San Antonio Spurs International Core Helps Selflessness On and Off Court


The San Antonio Spurs have a core of international players that have helped them to become selfless in their on the court performances, as well as their off court decisions, to take less money individually, which is something that many other players in the National Basketball League are unwilling to do. San Antonio has a league high eight players on their current squad who were born outside the immediate United States and therefore are considered foreign-born players. This includes Tim Duncan, who is a United States Citizen, but was born in the U.S. Virgin Islands. That makes up around two-thirds of the Spurs roster. The next two teams with the highest percentage of foreign-born players are the Minnesota Timberwolves, with 40 percent, and the Cleveland Cavalier who follow closely behind with 35 percent.

The success of the Spurs has come through their ability to spread the ball around the court quickly. They are very patient, always looking for an extra pass if it could lead to a better shot. They are calculated as well, looking for a higher percentage shot by taking an extra dribble for a 10-foot shot instead of a 12-footer. But it has also come in their ability to spread around the money that the club has. Spur’s “Big Three” of Tim Duncan, Tony Parker and Manu Ginobili only use 47 percent of San Antonio’s budget of $63.1 million. That is $32.36 million left for other players. In contrast the “Big Three” of Miami, who San Antonio played and beat in the NBA Finals this year, had a combined salary of $56.67 million or around 70 percent of the Heat’s budget of $80.7 million. That is over $24 million dollars in difference.

With that extra money, San Antonio were able afford to purchase key role players. Those players include Kawhi Leonard, the NBA Finals Most Valuable Player for $1.9 million, Boris Diaw, who passes the ball around exceptionally well for a big man, with a contract of $4.7 million, big man Tiago Splitter at $10 million, Danny Green, who shot lights out from beyond the arc during the finals, for $3.8 million, Marco Belinelli for $2.7 million and Patty Mills for $1.1 million. Combined those six players’ contracts add up to approximately $23.2 million, just under the difference in monetary value between the Miami and San Antonio “Big Three.” San Antonio’s “Big Three” were all born outside the United States where as the Miami’s “Big Three” were all born in the U.S.

The International core of the San Antonio Spurs has helped kept wages down off the court, but that selflessness is also reflected on the court in their quick passing game and multi-lingual communications. Players on San Antonio speak at least four different languages, including Italian, Spanish, French and of course English, to talk to each other on the court. Players have described the ability to speak a foreign language against other teams who do not have foreign-born players as like having a secret code, which can give them a huge advantage at times.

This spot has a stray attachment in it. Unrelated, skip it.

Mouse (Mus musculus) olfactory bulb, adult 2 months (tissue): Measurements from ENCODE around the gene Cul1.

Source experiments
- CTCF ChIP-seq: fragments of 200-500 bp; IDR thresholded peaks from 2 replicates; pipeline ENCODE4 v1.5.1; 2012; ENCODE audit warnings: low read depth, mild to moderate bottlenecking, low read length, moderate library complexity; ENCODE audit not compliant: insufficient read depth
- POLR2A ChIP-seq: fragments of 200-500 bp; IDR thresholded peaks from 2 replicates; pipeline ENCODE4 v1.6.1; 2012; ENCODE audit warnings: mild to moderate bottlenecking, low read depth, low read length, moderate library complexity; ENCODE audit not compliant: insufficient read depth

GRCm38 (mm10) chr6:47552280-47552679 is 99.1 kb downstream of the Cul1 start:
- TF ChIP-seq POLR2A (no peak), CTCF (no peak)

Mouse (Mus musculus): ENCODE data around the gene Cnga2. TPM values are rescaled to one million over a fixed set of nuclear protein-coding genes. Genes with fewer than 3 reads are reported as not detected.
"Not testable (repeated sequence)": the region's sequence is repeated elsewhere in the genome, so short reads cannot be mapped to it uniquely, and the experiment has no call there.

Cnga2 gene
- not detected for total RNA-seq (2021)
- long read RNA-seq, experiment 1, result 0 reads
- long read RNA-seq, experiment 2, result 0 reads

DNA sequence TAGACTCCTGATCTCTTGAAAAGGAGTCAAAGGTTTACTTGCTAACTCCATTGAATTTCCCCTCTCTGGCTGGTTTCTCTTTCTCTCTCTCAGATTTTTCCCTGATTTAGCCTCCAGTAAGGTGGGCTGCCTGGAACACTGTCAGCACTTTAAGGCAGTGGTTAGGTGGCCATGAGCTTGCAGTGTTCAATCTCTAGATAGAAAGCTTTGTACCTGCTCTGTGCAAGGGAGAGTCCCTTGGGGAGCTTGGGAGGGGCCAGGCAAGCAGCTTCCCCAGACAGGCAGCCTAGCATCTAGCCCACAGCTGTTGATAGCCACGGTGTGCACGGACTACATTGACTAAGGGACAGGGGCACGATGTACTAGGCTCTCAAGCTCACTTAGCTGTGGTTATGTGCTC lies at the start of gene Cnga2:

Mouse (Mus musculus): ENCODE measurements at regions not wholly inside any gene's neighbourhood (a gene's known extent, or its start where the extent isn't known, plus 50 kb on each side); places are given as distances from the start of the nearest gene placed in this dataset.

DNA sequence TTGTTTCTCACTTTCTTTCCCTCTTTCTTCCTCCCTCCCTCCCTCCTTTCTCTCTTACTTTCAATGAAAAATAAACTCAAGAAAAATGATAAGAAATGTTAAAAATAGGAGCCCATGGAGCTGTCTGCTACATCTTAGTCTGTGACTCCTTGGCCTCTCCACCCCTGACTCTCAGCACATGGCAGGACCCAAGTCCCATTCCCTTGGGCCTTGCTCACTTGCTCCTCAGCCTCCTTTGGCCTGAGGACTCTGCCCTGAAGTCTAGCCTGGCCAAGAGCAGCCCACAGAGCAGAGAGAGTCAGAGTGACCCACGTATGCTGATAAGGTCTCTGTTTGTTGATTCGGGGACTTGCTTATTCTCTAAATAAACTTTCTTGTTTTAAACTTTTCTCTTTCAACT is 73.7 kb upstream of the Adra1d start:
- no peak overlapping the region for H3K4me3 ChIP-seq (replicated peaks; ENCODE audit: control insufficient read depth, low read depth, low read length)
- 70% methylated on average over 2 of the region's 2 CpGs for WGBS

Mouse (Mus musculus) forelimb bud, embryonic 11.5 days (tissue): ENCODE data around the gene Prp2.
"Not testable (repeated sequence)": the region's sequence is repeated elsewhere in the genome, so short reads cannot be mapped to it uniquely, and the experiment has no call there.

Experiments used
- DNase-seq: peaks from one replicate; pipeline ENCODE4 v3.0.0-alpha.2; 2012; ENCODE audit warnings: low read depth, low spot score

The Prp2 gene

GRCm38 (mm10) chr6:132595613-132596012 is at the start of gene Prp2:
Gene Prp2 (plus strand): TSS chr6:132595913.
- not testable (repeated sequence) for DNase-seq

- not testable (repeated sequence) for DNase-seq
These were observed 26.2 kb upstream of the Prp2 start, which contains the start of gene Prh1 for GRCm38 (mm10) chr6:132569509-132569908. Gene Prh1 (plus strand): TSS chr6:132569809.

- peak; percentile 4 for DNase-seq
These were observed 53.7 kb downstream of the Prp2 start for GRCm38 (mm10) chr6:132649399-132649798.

The San Antonio Spurs are a great representation of the increasing trend of globalization in the modern NBA. Back in 1992 only 5 percent of the NBA rosters, 21 players, were international on the opening night of the season. In contrast on the first night of the 2013-2014 NBA season there were 90 international players or over 20 percent of the starting line-ups for the entire league. Meaning in 20 plus years the NBA has increased the number of international players four-fold. No team is a better collective representation of that fact than the Spurs.

There are times on the court when Tony Parker and Borris Diaw can play a two-man game speaking French the entire time, enabling them to call our to each other exactly what they want to do. Manu Ginobili can speak both Italian and Spanish, enabling him to converse “secretly” with Marco Belinelli and Tiago Splitter respectively. The primary language they use is English though and the coaching staff encourages them to use English in practice so everyone can understand.

The Spurs, because of the fiscal responsibility they have shown, have set themselves up to repeat as champions in the 2014-2015 NBA season. They have a rising American star in Kwahi Leonard, who is humble and ready to learn more, as well as a group of international stars to support him. That core of internationals has helped the San Antonio Spurs to be the most selfless team in the NBA both on and off the court.

By B. Taylor Rash

New York Times
Forbes 1
USA Today
Forbes 2
City Lab

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